AKA Deadly Virtues: Love.Honour.Obey.
Movies generally have to have a lot of character and some strong underlying themes to pull off a story if they want to include things like kidnap and torture as major elements. Without something extra it can quickly become gratuitous and eventually just dull and mean spirited. So rather than just saying this is a home invasion movie with a fair amount of brutal violence and cruelty, I can note that it does at least have some bigger ideas in play, whether they’re things like domestic abuse or dealing with grief. But how well these work is debatable with the script sticking closely to expected genre elements. There are still plenty of moments where victims trying to get along with their sinister captors before they try escape attempts involving household objects. But while some of the ideas in play are interesting, it never quite fleshes out the more interesting points to be more than the sum of its parts.
Alison (Megan Maczko) is in the middle of a fairly aggressive bedroom session with her husband Tom (Matt Barber) when an unexpected visitor tries to join in with them. How he got their address and their front door key isn’t clear, but his intentions are quickly apparently. The bag he’s carrying contains a variety of everyday items; ropes, pliers, wire cutters – everything you need for a weekend away. And he’s certainly got big plans for the following Saturday and Sunday. Their surprise guest Aaron (Edward Akrout) is a generally unpleasant, but typically charming sort of antagonist. He’s full of ideas about how a loving couple should be and he’s always ready with a spot of advise or a useful quote. Of course this level of sophistication is sharply contrasted with his interest in bodily harm. He wants to step into the role of a dominant husband, and soon the couple are trapped in their own home as he plans out the weekend schedule.
Right away the torture and violence is brought into focus, and while Alison is trapped in an elaborate set of knots, Tom is left in the bathtub where he meets the brunt of the nastiness Aaron has in store. There’s no suspense or intrigue used to introduce these characters, and most of the major plot developments are sign posted very early on which drains a lot of the mystery. Tom has an unknown woman texting his phone while this is going on, and Aaron immediately finds evidence in the house of the difficult relationship the couple have. Conveniently articles of clothing and BDSM paraphernalia are discovered in the first places he looks, and videos of role playing acts that don’t quite work out are the first thing that plays on their camera.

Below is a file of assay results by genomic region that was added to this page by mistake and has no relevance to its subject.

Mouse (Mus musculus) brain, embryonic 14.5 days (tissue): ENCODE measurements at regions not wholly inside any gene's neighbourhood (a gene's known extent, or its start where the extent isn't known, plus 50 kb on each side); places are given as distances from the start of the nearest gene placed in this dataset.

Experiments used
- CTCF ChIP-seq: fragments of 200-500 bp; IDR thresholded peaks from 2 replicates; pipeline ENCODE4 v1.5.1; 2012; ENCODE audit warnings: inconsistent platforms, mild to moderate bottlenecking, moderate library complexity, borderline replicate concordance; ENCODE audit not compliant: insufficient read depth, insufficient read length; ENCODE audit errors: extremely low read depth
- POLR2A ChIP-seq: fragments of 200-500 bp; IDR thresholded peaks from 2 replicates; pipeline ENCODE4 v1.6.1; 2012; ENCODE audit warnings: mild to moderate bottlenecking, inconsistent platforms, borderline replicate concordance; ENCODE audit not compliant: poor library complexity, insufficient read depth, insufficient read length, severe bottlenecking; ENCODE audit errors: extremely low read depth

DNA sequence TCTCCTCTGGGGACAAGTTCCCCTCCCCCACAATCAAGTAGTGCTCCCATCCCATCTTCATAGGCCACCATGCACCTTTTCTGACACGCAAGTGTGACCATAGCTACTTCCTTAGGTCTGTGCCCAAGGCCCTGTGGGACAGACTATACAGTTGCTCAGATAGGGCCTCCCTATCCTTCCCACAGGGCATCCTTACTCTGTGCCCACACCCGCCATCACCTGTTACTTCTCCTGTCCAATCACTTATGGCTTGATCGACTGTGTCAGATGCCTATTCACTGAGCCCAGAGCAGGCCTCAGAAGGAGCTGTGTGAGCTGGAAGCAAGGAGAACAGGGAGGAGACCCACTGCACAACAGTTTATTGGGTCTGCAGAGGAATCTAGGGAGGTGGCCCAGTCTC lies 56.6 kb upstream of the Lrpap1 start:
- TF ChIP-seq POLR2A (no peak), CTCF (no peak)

With so much information given up in the first act there’s a general lack of impact when details are uncovered later on. Aaron is certainly a nasty piece of work, but when the sympathy for one of his victims has been lost at such an early stage it results in a narrative which feels very predictable. The twisted games he plays with Alison begin to feel like part of a bigger domestic problem complete with hints at a lost daughter and suspicions that the helper Tom hired for his job is more than just a writing assistant.
There are of course plenty of standard thriller moments, and while it’s puzzling why Alison doesn’t make a bigger attempt to escape at the start when her bonds are uncut, she does eventually get around to trying the old drugged wine trick from Misery. However the characters are far less engaging than in Stephen King’s story. Aaron has some pretty grotesque habits while always maintaining a certain kind of educated charm, but he doesn’t really have any development as things progress. It’s never surprising that he can cook and he can dance and he knows about foreign cultures. The eventual twists and turns in the story give Alison more to do, but while the performances are generally solid they don’t provide anything memorable or shocking.
In terms of gruesome thrill power it does offer a few moments that are difficult to watch, and they don’t shy away from the sort of antics you’d expect from a story like this. It’s often bleak, though it does pepper the storyline with and handful of darkly horrible moments that could be considered humorous. It’s all done with a fairly straightforward sense of direction, although there are some visual flourishes which give it a kind of stylish appeal. The dripping water torture of bathroom taps is intercut with extreme close ups of tea being, providing some moments of aesthetic horror beyond all the blood and broken glass.
Overall there are some interesting ideas going on, but it feels as if they’re second fiddle to broader tropes. Aaron is too predictably charming while the central marriage has too many obvious cracks in the surface. His requests for compliance and trust suggest a more nuanced series of events that are at odds with the kind of gritty and over done acts of barbarity that take up most of the running time. With a greater focus on character depth and the problematic results of couples under stress it could have been more effective, but it instead relies mostly on bloodshed. There are moments that provide food for thought whether it’s themes of domestic servitude or the struggle for will power in difficult situations. But you may find the end results are fairly unsatisfying when it all comes to a head in the overblown climax.